It wasn’t marauding and pillaging, it was LARPing on July 17 on the front lawn of the courthouse in Prince Rupert. A live action role play summer camp had kids outside and away from the screens. Due to COVID-19 safety precautions participation was limited to 18, including camp leaders, which is down from just less than 70 in 2019, Rob Gruber, organizer and owner of Good Time Games said. (Photo: K-J Millar/The Northern View) Vander Doolen and Olivier Lavigne battle it out at summer activities in live action role play games on July 17, on the lawn in front of the Prince Rupert Court House. (Photo: K-J Millar/The Northern View) Enjoying some time outside on July 17, 2020, are Prince Rupert kids Ryder and Vander Doolen battling it out on the court house lawn while engaging in a LARP (live action role play), summer activity camp. (Photo: Bo Millar/The Northern View) Gottcha! Foam swords are used in LARP when attacking the ‘frenemy’ at summer camp activities, with Ryder and Vander Doolen in Prince Rupert on July 17, 2020. (Photo: Bo Millar/The Northern View) Keagan Murphy swings his sword at summer camp activities in downtown Prince Rupert on July 17, 2020. He is part of live action role play games to keep kids occupied and entertained. (Photo: Bo Millar/The Northern View) Jump larpers, jump. Summer camp participants, Riley Mellis and Owen Verde, dodge, attack and jump to avoid being disqualified from medieval battle style games at summer camp activities in Prince Rupert on July 17, 2020. (Photo: Bo Millar/The Northern View) Peyton Closter is a warrior princess ready for LARPing battle on July 17, 2020 at a summer-time activity on the lawn in front of the court house in Prince Rupert. (Photo: K-J Millar/The Northern View) Live action role play summer camp participants Owen Davies, Riley Mellis and Vander Doolen, were watched by passersby on July 17, on the lawn in front of the Prince Rupert Court House. The LARPers took time away from their screens during COVID-19 to participate in limited number group activities outside. (Photo: Bo Millar/The Northern View) Warriors, Owen Davies and Ryder attack the necromancer Jacob Gruber, in a live action role play medieval battle style game, hosted by Good Time Games, on July 17, 2020. The summer camp activities had youth battling with foam swords and shields on the lawn of the Prince Rupert Court House. (Photo: K-J Millar/The Northern View) Warriors united in an epic LARPing battle on July 17, 2020 in Prince Rupert. The summer-time activities organized by Good Time Games, keep youth away from the screens and enjoying the action play outside. Camps are limited to 18 participants due to COVID-19 health and safety measures. (Photo: Bo Millar/The Northern View) Battle cries and heroic combatants Johnny Falwell, Ben McDonald, and Ryder, could be witnessed by passersby on June 17,202 in Prince Rupert. The youth participated in live action role play games and summer camp activities hosted by Good Time Games. (Photo: K-J Millar/The Northern View) Owen Davies claps his empty tankard with his sword in a battle cry while participating in LARPing summer camp games in Prince Rupert, run by Good Time Games on July 17, 2020. (Photo: K-J Millar/The Northern View) Good Time Games summer camp friends have a blast battling each other in live action role play games in Prince Rupert on July 17, outside the court house. (Photo: Bo Millar/The Northern View) All are victorious after a LARPing summer camp session on July 17, 2020, in Prince Rupert, run by Good Time Games on the lawn in front of the court house. (Photo: Bo Millar/The Northern View) Rob Gruber, organizer of LARPing activities for youth during the summer, calls to order with his conch shell participants of a live action role play summer camp on July 17, in Prince Rupert. (Photo: K-J Millar/The Northern View)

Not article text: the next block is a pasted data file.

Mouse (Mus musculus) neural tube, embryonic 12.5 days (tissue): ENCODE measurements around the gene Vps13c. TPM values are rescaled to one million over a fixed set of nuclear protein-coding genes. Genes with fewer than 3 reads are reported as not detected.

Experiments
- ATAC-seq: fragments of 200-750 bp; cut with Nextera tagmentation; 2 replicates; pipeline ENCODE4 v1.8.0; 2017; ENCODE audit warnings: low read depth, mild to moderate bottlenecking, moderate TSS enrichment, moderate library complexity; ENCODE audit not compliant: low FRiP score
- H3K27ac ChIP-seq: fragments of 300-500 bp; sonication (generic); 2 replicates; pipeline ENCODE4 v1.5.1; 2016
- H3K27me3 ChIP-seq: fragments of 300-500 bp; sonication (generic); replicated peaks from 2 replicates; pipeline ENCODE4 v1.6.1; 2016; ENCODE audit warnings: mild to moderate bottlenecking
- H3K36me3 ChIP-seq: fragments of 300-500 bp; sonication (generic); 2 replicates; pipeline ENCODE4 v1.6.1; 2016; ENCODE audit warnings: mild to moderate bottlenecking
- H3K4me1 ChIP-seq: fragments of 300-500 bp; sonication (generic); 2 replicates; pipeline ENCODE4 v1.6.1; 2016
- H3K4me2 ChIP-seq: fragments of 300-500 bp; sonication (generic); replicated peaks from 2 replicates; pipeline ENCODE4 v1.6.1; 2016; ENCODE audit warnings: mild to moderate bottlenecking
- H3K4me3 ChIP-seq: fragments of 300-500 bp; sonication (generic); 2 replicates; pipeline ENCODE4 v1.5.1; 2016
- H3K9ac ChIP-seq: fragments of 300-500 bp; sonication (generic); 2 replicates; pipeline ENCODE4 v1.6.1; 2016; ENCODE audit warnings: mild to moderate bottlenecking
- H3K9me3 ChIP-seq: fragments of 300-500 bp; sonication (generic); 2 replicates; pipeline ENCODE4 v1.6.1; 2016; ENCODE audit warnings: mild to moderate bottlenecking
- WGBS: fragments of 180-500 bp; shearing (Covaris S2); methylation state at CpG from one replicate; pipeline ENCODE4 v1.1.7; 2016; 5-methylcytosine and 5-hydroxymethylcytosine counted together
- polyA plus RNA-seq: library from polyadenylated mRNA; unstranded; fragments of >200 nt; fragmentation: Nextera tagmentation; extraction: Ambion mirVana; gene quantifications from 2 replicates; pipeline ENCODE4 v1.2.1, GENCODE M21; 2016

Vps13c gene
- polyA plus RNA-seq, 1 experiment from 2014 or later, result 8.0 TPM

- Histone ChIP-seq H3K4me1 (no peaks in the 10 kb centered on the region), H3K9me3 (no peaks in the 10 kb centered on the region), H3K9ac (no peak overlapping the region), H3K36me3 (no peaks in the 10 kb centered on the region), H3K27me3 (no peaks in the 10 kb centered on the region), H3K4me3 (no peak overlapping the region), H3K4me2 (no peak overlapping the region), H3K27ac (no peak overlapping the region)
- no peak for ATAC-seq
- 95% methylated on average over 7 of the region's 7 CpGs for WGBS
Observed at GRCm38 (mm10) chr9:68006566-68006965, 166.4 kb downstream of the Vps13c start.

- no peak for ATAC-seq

It wasn’t marauding and pillaging on the front lawn of the Prince Rupert Court House during the afternoon on July 17 with swords and battle axes, but it was mighty warriors LARPing about in summer-time activities.More than fifteen youth participated in the afternoon camp activity put on by Good Time Games.